How to secure WhatsApp as user fraud increases

How to secure WhatsApp as user fraud increases

Users of a popular messaging platform are complaining about an increase in spam texts after a leak of over 487 million WhatsApp user records.

“Someone definitely bought records from the US and now they’re messaging friends and family asking for money – I didn’t click any links or share any PINs,” complained one Twitter user.

They refer to a recent post on a well-known dark web forum where a threat actor is selling the phone numbers of nearly 500 million WhatsApp users.

The threat actor told Cybernews that the US user database with over 32 million records costs $7,000.

While we don’t know the origin of the data set and have yet to hear from WhatsApp and its owner Meta, we know for sure that users with their numbers out in the public domain are at risk.

Threat actors can bombard them with spam messages, spoof popular brands like DHL or Amazon that are often exploited during the holiday season, attempt to lure victims into cryptocurrency scams, or even attempt account takeovers.

Abundance of spam messages

Users report an increase in spam campaigns, where threat actors fake invoices. “This explains the calls saying an iPhone has been charged to my Amazon account,” one tweet reader.

Low-tech scams are popular during the shopping season. Since there is no malicious link involved, it gets through defenses easily. Scammers either call you themselves or get you to call them to, for example, cancel a purchase you haven’t made.

When a victim calls the number, cybercriminals try to extract as much personal information as possible that is supposedly needed to cancel the order.

Users also report unwanted personal messages from scammers pretending to be other doctors from the US, when the phone number they are texting from shows they are in Nigeria.

Such personal messages are nothing but harmless. Scammers look for their victims on dating apps and social media platforms or send random texts masquerading as wrong numbers.

They pretend to be looking for friends, and only after gaining the victims’ trust, they make a seemingly innocent proposal to make money by investing in cryptocurrency. Recently, US law enforcement authorized the seizure of seven domains used in a hog slaughter scam in which five victims lost $10 million.

There have also been attempts at account takeover. One Twitter user received a notification from WhatsApp that someone is trying to register the account with a new device.

“It happens easily two to three times a week and has been like that since September,” they complained. These messages had flooded users even before the ad was posted on the dark web. With a massive dataset for sale, this is likely to intensify. Fortunately, this WhatsApp user has two-factor authentication (2FA) enabled, which makes it more difficult for attackers to penetrate the account.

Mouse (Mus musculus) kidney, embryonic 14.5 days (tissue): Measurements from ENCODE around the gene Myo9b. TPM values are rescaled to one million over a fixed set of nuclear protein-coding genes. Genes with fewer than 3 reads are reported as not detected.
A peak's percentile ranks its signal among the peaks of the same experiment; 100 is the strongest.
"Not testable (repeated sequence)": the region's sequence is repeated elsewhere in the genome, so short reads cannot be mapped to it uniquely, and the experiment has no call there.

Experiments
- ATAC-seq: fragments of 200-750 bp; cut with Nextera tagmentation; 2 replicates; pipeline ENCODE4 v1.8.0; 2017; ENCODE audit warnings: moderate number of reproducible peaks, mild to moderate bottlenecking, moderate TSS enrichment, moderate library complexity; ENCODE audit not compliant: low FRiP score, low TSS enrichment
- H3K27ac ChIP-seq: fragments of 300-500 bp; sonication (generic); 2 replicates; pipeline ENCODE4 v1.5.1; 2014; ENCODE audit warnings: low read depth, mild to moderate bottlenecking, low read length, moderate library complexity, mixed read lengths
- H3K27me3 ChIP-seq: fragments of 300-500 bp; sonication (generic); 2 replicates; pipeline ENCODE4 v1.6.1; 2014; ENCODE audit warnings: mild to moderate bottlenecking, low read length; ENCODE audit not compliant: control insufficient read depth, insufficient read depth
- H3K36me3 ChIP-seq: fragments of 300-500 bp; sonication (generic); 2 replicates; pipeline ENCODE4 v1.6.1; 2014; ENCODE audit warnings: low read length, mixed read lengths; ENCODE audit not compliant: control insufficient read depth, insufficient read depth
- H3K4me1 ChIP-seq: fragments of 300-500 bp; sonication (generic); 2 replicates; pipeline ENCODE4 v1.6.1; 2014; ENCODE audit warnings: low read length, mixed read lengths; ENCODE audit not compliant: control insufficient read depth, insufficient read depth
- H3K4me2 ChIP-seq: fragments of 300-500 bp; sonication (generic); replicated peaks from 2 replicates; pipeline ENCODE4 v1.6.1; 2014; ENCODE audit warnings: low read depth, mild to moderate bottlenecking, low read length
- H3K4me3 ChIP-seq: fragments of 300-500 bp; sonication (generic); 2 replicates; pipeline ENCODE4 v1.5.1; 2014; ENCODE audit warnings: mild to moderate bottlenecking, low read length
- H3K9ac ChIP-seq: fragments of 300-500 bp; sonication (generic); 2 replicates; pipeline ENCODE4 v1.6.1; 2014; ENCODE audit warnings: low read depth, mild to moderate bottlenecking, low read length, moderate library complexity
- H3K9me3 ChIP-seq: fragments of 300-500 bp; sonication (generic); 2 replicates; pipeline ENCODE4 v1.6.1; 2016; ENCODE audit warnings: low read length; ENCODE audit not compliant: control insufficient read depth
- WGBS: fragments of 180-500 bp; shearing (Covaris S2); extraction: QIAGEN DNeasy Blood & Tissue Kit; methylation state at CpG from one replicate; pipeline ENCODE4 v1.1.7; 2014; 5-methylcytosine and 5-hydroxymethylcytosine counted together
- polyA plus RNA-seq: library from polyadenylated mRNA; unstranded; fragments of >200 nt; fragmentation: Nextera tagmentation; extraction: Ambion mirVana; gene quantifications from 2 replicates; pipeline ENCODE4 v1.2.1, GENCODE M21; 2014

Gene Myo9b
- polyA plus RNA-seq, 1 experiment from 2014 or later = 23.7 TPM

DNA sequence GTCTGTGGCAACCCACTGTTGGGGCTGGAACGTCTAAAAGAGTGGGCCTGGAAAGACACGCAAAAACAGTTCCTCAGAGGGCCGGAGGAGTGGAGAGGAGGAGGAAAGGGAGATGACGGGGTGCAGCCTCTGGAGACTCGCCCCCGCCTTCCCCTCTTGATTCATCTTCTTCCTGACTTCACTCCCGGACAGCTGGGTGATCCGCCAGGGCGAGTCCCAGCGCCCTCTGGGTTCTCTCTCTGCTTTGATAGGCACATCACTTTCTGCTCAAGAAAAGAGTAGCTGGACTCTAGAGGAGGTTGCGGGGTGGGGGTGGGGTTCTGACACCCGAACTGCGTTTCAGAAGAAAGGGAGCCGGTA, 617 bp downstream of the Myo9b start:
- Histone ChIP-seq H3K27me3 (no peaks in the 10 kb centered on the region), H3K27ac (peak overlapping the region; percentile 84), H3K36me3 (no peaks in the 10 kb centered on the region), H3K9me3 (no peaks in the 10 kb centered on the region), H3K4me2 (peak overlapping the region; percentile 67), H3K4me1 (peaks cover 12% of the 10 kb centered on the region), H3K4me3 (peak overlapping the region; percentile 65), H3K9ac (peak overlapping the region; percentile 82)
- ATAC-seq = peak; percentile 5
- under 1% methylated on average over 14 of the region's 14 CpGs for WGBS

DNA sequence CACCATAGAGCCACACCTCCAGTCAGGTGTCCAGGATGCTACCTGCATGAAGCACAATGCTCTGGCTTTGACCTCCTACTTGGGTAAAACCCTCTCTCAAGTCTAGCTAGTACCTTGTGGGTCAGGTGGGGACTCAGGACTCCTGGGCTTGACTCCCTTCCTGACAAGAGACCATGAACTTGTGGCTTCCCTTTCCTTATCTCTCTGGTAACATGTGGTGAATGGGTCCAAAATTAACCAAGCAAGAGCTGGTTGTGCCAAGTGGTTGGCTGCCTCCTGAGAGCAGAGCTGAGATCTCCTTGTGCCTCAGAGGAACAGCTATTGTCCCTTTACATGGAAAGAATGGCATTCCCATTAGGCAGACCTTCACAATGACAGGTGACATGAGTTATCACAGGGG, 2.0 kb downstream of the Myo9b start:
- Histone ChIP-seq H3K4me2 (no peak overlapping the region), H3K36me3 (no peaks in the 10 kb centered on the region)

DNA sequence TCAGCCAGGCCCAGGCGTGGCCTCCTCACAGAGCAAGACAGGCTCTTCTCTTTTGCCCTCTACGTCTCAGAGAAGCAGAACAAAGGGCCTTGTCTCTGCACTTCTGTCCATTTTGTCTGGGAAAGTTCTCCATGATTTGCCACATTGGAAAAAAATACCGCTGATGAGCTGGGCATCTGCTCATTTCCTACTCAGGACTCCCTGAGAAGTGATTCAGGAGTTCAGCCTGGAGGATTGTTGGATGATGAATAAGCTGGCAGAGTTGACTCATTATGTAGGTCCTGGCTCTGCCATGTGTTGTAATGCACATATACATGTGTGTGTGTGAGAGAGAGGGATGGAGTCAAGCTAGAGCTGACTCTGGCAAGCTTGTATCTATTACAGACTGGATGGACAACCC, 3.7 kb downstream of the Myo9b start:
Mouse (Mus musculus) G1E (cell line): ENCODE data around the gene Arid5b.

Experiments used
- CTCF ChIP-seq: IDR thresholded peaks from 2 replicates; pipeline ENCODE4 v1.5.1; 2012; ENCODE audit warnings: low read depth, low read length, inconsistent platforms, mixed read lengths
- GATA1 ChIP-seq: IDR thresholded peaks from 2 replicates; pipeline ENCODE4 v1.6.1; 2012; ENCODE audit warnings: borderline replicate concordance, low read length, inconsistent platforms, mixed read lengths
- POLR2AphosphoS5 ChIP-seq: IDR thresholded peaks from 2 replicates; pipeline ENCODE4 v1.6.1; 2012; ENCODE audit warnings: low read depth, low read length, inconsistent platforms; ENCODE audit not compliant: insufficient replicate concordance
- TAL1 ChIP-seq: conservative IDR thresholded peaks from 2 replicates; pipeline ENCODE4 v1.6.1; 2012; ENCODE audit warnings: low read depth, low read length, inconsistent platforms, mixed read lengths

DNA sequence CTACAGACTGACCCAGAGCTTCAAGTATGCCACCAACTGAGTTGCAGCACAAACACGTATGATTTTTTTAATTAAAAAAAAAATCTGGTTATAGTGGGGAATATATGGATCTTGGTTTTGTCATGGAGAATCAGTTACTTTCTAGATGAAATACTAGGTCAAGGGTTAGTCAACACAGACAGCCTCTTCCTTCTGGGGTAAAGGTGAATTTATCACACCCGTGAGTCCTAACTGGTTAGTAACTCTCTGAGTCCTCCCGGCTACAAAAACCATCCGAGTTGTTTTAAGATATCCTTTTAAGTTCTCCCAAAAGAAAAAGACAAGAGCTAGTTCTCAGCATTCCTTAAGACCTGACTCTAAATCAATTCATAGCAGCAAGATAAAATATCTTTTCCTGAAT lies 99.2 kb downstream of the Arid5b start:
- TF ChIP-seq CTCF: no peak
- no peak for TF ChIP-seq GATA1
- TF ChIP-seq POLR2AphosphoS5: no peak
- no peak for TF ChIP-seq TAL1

Threat actors also impersonate well-known brands and famous figures to trick victims. For example, Binance CEO Changpeng Zhao’s followers reported receiving random messages from someone impersonating him.

Most likely, attackers pretending to be Zhao will try to lure victims into some kind of cryptocurrency scam.

While there’s no way to tell if someone has purchased the data set that’s causing the spike in fraud attempts, the examples above illustrate just how dangerous it is to have your phone number out in the open.

How can I protect myself?

A private phone number belonging to an individual, unlike the contacts of government agencies and companies, is considered to be personally identifiable information (PII).

Therefore, companies have a duty to protect the information you share with them. Due to some security flaws or simple scraping that some companies turn a blind eye to, your data, such as your email address or phone number, may be leaked. There are a few things you can do to ensure that your exposed information does not benefit threat actors:

  • Do not answer calls and texts from unknown members. Block anyone who raises suspicion.

  • Activate 2FA as soon as possible – go to WhatsApp Settings-Account and turn on the function.

  • Check that your profile information is not publicly visible. Go to Settings-Privacy and choose who can see your profile picture, “about” information and other account details. Make sure you only share these with a small group of people.

  • Don’t fall for scam support messages. We have noticed scammers offering their “help” by redirecting WhatsApp users to experts who can supposedly help recover the hacked account. The only way to recover a hacked account is by contacting official support.

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